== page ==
Animal stories, Farm Life, Highland cattle, Uncategorized

Reculer pour mieux sauter

The Roundhouse creaks in the storm, ticking and cracking with small reports like a Borrower’s gun battle -a southwesterly is blowing against the walls, shed sideways by the curvature but catching under the overhanging eaves where it jockeys for purchase, attempting to lift the roof clean away from the wallhead,

It is one of the problems of my self- build: ignorance is bliss-

-but I know every nail.

By morning, the world is completely calm – and stays that way: something to enjoy, especially by contrast with the violence of the night before.
I am content to wait therefore while Moira, massive and uneasy with calf, finishes the nuts I have poured for her separately (it takes her so long to catch up to the trough). Angus Halfhorn finishes before Moira has set to, but he can only glare at me in bemusement through the grille of the gate that I closed to prevent him muscling in.
I can only sit on the quad and watch her eat; even the Nog sits – and watches me sitting. There is no wind, little sound- the world waits for an elderly cow to finish her feed- when I can race the Nog to the gate at the top of the field.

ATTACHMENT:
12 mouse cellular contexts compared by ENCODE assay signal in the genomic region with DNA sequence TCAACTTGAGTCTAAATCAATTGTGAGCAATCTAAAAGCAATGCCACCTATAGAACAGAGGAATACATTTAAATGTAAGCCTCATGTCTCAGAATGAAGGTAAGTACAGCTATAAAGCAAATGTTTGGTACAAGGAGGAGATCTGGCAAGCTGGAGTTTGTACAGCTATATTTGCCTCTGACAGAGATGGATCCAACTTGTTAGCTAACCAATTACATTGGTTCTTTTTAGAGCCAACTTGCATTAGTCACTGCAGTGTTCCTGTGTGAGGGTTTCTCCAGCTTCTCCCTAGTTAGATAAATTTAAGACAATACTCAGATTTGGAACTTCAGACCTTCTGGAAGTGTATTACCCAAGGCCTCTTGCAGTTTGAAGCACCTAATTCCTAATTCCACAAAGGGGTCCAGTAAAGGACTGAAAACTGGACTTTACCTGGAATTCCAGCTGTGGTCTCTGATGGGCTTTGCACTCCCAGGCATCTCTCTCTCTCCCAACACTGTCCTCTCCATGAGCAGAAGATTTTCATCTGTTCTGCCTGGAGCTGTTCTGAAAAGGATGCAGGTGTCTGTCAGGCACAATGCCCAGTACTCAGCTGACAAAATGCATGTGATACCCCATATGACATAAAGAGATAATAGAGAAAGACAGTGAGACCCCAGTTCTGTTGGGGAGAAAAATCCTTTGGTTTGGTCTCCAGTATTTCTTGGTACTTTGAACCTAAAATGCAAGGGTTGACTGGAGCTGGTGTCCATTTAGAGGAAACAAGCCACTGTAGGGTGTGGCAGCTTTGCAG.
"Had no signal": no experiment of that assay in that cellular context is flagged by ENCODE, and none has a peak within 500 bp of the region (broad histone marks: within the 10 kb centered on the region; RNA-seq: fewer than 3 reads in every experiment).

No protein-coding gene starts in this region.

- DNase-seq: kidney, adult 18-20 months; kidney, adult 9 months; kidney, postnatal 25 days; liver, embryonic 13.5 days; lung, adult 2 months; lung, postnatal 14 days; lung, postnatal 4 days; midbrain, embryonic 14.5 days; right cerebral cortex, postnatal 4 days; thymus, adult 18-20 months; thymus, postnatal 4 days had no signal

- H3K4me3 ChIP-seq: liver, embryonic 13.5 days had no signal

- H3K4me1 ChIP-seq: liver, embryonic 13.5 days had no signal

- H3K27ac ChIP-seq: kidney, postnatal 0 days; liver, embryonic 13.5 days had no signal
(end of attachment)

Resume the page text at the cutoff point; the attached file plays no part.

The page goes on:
I visit twice more, and still no developments- finally to the top shed to watch the girls. They are contentedly gathered round the feeder – stocking up for the night ahead. The two calves are the only occupants of the field; secure in each other’s company despite the three month age gap- black Abby’s boy is twice the size of Demi-Og’s infant.
This little subset of the Uvie family is feeding peacefully: it is a simple thing to share with animals partnering my daily life.

The sky is quiet, crisscrossed with a chinoiserie of bare birch branches and twigs. Birds are singing – robins, chaffinches, a blackbird. I can hear them but not see them. Behind the shed stands a taller birch, surmounted by a single bird outlined on the smallest, tallest twig -like a christmas angel. The music continues – until a sudden passage of sharp clicks gives the game away. This is a starling, seemingly imitating other birds, seeking pre-eminence, perched higher than the others, beak lifted to the sky, fearless and loud, filling the quiet evening air like a concert hall.
The gate bangs against the bin as I swing it open- when I look up the tree is empty, the performance finished.

As I walk down the road, I find it hard to tell silence from music.

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